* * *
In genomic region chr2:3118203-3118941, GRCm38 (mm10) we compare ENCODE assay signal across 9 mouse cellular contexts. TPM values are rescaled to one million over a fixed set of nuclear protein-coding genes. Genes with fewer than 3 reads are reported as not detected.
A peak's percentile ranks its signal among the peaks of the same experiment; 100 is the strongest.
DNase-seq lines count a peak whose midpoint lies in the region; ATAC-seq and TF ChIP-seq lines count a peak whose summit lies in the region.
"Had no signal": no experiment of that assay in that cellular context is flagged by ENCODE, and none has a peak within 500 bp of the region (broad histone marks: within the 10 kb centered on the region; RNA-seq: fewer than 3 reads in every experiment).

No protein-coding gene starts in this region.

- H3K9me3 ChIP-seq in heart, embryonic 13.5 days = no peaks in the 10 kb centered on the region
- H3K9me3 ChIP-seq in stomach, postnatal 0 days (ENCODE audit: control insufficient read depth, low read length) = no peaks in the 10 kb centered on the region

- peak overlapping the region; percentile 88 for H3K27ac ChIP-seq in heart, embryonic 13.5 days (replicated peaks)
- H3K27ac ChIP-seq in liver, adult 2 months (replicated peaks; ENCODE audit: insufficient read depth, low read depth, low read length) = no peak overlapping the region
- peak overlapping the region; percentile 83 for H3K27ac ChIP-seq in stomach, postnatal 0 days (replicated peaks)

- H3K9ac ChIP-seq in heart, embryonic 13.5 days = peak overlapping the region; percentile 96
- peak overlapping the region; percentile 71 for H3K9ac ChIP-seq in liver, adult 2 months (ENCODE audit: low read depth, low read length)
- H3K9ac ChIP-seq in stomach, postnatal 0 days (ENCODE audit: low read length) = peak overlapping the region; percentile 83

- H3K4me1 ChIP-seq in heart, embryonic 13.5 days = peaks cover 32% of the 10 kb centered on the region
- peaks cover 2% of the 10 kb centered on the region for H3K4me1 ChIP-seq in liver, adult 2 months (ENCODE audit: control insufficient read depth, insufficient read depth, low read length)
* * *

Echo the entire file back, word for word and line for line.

In genomic region chr2:3118203-3118941, GRCm38 (mm10) we compare ENCODE assay signal across 9 mouse cellular contexts. TPM values are rescaled to one million over a fixed set of nuclear protein-coding genes. Genes with fewer than 3 reads are reported as not detected.
A peak's percentile ranks its signal among the peaks of the same experiment; 100 is the strongest.
DNase-seq lines count a peak whose midpoint lies in the region; ATAC-seq and TF ChIP-seq lines count a peak whose summit lies in the region.
"Had no signal": no experiment of that assay in that cellular context is flagged by ENCODE, and none has a peak within 500 bp of the region (broad histone marks: within the 10 kb centered on the region; RNA-seq: fewer than 3 reads in every experiment).

No protein-coding gene starts in this region.

- H3K9me3 ChIP-seq in heart, embryonic 13.5 days = no peaks in the 10 kb centered on the region
- H3K9me3 ChIP-seq in stomach, postnatal 0 days (ENCODE audit: control insufficient read depth, low read length) = no peaks in the 10 kb centered on the region

- peak overlapping the region; percentile 88 for H3K27ac ChIP-seq in heart, embryonic 13.5 days (replicated peaks)
- H3K27ac ChIP-seq in liver, adult 2 months (replicated peaks; ENCODE audit: insufficient read depth, low read depth, low read length) = no peak overlapping the region
- peak overlapping the region; percentile 83 for H3K27ac ChIP-seq in stomach, postnatal 0 days (replicated peaks)

- H3K9ac ChIP-seq in heart, embryonic 13.5 days = peak overlapping the region; percentile 96
- peak overlapping the region; percentile 71 for H3K9ac ChIP-seq in liver, adult 2 months (ENCODE audit: low read depth, low read length)
- H3K9ac ChIP-seq in stomach, postnatal 0 days (ENCODE audit: low read length) = peak overlapping the region; percentile 83

- H3K4me1 ChIP-seq in heart, embryonic 13.5 days = peaks cover 32% of the 10 kb centered on the region
- peaks cover 2% of the 10 kb centered on the region for H3K4me1 ChIP-seq in liver, adult 2 months (ENCODE audit: control insufficient read depth, insufficient read depth, low read length)